October 23, 2019 / by 


Rocket Pitches A No Hitter; DOJ Whiffs A Golden Sombrero+2

Six up, and six down for William Roger Clemens. From Jim Bambach at Newsday:

Former Yankees pitcher Roger Clemens was acquitted Monday on all six counts in his trial on charges he lied to Congress when he denied using performance-enhancing drugs, ending a 41/2-year battle to clear his name.

The jury deliberated for less than 12 hours before reaching a verdict, capping a two-month trial at which 46 witnesses appeared, including the wives of Clemens and accuser Brian McNamee.

Yep, six counts alleged, six counts acquitted on. Not a hit on any of them. And if the jury deliberations had not have been broken up by a weekend, the verdict may well not have taken even the nine plus hours it did. From the clear call of the unanimous verdicts, I would also hazard a guess that the jury may not even have been out the short time it was but for the fact lead Clemens defense attorney Rusty Hardin opened a wee door in cross-examining the tainted prosecution star witness Brian McNamee, allowing for, eventually superfluous, rebuttal evidence to come in by the DOJ to try to bolster their flawed criminal witness McNamee. Even that was clearly nowhere enough for the wise jury.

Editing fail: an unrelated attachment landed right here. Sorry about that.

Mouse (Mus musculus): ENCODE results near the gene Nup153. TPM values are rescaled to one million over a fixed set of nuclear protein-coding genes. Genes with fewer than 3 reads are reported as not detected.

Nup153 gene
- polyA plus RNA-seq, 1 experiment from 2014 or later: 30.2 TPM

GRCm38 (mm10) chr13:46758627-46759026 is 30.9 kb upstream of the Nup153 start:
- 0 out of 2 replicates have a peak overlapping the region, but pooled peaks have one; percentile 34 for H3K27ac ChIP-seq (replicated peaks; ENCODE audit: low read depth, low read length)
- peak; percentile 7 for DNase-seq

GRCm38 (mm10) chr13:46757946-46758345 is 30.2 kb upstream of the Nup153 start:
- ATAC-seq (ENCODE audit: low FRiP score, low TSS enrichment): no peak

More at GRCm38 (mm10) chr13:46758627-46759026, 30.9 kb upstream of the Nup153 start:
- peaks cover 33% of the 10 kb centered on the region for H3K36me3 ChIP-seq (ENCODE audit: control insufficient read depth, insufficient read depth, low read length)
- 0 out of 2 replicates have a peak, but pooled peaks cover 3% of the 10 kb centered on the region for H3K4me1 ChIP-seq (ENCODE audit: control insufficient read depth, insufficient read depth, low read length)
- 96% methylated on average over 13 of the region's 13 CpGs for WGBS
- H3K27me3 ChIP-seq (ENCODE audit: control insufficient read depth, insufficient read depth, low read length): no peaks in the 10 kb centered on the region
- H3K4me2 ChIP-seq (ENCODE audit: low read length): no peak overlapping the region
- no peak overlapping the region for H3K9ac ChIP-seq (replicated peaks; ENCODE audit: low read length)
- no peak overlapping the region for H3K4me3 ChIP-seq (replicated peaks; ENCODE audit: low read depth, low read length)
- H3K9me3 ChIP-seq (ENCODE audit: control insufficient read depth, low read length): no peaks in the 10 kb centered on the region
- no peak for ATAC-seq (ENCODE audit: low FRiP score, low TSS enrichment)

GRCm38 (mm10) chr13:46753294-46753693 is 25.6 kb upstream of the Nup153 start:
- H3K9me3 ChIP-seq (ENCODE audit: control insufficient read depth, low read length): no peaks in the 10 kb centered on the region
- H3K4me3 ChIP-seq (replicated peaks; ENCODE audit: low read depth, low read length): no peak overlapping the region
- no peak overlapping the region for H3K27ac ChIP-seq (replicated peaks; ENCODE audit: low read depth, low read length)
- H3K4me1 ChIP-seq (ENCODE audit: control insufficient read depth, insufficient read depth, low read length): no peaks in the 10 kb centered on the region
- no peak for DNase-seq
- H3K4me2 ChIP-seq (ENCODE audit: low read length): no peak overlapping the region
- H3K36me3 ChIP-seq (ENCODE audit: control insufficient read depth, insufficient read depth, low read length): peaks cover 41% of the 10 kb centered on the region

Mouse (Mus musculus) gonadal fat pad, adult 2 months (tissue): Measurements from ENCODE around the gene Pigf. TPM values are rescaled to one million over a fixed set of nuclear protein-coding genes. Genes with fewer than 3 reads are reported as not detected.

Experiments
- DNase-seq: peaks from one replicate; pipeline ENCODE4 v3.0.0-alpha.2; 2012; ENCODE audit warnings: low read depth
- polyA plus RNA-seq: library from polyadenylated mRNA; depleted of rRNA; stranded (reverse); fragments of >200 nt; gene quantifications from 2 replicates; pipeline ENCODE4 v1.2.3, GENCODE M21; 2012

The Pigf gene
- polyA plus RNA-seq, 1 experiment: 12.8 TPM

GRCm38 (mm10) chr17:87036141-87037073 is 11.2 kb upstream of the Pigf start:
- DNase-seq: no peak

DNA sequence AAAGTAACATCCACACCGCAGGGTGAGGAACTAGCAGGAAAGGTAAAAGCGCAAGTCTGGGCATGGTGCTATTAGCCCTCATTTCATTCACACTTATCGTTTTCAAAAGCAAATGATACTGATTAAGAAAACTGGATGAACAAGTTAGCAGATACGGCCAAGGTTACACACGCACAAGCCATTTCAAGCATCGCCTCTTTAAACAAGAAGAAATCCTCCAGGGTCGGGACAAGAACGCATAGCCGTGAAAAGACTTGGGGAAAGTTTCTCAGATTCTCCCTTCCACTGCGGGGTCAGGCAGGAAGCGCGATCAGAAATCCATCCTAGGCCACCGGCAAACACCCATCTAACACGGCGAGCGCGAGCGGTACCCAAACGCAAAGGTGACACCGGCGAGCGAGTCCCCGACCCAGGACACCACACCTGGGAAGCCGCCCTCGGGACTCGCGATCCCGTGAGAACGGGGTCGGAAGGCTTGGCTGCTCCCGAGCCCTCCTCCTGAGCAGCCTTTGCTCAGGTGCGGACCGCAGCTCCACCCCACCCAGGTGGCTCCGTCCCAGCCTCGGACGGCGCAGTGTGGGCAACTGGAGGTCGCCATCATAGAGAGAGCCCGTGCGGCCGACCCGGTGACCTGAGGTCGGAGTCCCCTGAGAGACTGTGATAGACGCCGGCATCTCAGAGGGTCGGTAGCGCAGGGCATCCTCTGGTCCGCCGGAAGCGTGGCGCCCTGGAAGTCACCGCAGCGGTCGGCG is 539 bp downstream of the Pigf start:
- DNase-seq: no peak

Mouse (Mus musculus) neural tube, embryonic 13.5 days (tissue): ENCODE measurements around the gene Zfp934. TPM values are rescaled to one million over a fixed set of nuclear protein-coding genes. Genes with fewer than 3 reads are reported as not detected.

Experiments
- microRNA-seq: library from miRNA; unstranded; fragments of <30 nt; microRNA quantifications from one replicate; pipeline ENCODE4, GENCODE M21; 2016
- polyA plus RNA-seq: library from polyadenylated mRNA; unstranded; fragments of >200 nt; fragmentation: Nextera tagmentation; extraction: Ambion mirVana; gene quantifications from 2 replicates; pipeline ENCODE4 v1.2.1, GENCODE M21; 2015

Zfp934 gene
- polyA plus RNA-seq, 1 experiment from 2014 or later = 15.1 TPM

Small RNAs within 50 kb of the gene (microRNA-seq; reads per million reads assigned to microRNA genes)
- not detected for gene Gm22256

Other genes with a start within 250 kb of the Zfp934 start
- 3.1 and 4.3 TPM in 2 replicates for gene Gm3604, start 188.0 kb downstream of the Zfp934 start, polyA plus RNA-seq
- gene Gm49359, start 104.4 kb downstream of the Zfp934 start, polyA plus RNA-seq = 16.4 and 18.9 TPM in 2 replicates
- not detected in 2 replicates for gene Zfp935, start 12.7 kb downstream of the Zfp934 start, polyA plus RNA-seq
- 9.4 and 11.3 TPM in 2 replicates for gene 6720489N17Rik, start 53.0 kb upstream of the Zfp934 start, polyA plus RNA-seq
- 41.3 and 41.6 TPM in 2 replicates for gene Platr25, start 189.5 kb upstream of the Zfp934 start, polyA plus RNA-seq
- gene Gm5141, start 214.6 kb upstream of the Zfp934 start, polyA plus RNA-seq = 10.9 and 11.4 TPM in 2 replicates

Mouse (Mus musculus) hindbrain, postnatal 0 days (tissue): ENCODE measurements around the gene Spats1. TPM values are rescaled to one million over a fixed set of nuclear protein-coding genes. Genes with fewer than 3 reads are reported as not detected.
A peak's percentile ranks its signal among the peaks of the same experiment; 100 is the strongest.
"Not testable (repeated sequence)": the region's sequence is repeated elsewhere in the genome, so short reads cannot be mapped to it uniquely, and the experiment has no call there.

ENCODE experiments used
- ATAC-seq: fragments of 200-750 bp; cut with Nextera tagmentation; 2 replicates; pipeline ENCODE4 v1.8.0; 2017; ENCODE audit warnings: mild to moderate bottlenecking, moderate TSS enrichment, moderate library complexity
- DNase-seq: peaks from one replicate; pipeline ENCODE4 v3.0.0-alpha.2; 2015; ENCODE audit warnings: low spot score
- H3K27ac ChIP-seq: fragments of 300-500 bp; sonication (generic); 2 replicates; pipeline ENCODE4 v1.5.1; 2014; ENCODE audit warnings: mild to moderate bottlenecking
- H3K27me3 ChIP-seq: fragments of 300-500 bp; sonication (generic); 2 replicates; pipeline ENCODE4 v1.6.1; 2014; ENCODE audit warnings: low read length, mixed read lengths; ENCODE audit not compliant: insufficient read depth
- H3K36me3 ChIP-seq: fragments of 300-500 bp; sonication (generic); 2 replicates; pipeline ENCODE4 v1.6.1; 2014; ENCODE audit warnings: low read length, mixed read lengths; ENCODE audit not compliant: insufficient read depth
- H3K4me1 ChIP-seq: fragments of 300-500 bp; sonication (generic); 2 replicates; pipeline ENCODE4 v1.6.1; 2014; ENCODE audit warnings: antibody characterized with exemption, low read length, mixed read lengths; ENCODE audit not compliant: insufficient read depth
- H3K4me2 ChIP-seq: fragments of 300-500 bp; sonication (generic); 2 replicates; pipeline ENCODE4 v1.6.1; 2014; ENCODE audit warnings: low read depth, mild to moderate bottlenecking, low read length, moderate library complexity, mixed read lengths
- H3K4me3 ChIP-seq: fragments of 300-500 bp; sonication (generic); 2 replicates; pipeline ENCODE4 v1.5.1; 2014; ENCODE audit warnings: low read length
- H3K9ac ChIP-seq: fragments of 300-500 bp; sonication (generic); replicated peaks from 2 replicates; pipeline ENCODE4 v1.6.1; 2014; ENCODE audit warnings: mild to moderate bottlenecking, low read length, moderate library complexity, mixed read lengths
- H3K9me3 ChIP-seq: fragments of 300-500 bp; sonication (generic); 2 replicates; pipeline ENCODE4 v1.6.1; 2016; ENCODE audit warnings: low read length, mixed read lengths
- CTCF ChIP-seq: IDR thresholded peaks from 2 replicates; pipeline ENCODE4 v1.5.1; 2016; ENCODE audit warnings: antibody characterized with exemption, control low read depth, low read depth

The entire substantive DOJ case flowed through two discredited and sham witnesses, Brian McNamee and the always questionable Fed Investigator Jeff Novitsky. If they were not discredited before, let the record reflect they are now.

More from Bambach:

Clemens’ attorney Rusty Hardin called his client “a helluva man.”

“This is a celebration for us,” Hardin said. “Let me tell you something. Justice won out.”

The loss was a blow to the Justice Department and the prosecution, which last year caused a mistrial on the second day of the trial.

Prosecutors declined to comment on their way out of the courthouse.

Yes, the Brave Sir Robin like crack prosecutors at DOJ so ethically turned their heads and fled like Sir Robin. Brave Sir Robin.